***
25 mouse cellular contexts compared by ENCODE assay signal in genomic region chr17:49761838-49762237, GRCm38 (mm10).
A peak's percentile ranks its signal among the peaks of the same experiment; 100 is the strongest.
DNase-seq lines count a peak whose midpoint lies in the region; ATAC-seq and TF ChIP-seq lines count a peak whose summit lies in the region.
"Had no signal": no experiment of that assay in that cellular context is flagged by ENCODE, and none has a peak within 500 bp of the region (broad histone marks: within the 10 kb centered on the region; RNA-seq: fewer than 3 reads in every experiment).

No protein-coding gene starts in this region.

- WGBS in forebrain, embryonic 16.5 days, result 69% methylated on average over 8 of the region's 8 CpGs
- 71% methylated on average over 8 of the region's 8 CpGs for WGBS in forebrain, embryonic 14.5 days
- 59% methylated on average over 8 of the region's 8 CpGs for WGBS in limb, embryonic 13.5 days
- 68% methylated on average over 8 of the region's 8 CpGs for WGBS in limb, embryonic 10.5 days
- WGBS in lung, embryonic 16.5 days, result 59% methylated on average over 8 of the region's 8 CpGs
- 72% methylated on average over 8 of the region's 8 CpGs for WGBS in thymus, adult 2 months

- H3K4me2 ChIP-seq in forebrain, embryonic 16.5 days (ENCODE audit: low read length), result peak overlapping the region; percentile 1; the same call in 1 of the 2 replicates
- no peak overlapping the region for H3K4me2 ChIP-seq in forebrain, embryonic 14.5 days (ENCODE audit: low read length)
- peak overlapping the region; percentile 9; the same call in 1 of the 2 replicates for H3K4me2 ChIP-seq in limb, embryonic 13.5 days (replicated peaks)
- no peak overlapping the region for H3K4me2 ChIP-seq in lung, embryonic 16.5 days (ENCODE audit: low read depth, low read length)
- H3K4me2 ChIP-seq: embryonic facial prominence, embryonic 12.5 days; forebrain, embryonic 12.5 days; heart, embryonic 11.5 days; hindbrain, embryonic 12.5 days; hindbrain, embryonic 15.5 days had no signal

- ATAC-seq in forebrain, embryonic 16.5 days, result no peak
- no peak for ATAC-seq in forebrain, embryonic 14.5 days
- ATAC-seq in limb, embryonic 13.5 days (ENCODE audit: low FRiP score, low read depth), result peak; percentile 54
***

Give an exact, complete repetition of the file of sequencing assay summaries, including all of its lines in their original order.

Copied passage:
25 mouse cellular contexts compared by ENCODE assay signal in genomic region chr17:49761838-49762237, GRCm38 (mm10).
A peak's percentile ranks its signal among the peaks of the same experiment; 100 is the strongest.
DNase-seq lines count a peak whose midpoint lies in the region; ATAC-seq and TF ChIP-seq lines count a peak whose summit lies in the region.
"Had no signal": no experiment of that assay in that cellular context is flagged by ENCODE, and none has a peak within 500 bp of the region (broad histone marks: within the 10 kb centered on the region; RNA-seq: fewer than 3 reads in every experiment).

No protein-coding gene starts in this region.

- WGBS in forebrain, embryonic 16.5 days, result 69% methylated on average over 8 of the region's 8 CpGs
- 71% methylated on average over 8 of the region's 8 CpGs for WGBS in forebrain, embryonic 14.5 days
- 59% methylated on average over 8 of the region's 8 CpGs for WGBS in limb, embryonic 13.5 days
- 68% methylated on average over 8 of the region's 8 CpGs for WGBS in limb, embryonic 10.5 days
- WGBS in lung, embryonic 16.5 days, result 59% methylated on average over 8 of the region's 8 CpGs
- 72% methylated on average over 8 of the region's 8 CpGs for WGBS in thymus, adult 2 months

- H3K4me2 ChIP-seq in forebrain, embryonic 16.5 days (ENCODE audit: low read length), result peak overlapping the region; percentile 1; the same call in 1 of the 2 replicates
- no peak overlapping the region for H3K4me2 ChIP-seq in forebrain, embryonic 14.5 days (ENCODE audit: low read length)
- peak overlapping the region; percentile 9; the same call in 1 of the 2 replicates for H3K4me2 ChIP-seq in limb, embryonic 13.5 days (replicated peaks)
- no peak overlapping the region for H3K4me2 ChIP-seq in lung, embryonic 16.5 days (ENCODE audit: low read depth, low read length)
- H3K4me2 ChIP-seq: embryonic facial prominence, embryonic 12.5 days; forebrain, embryonic 12.5 days; heart, embryonic 11.5 days; hindbrain, embryonic 12.5 days; hindbrain, embryonic 15.5 days had no signal

- ATAC-seq in forebrain, embryonic 16.5 days, result no peak
- no peak for ATAC-seq in forebrain, embryonic 14.5 days
- ATAC-seq in limb, embryonic 13.5 days (ENCODE audit: low FRiP score, low read depth), result peak; percentile 54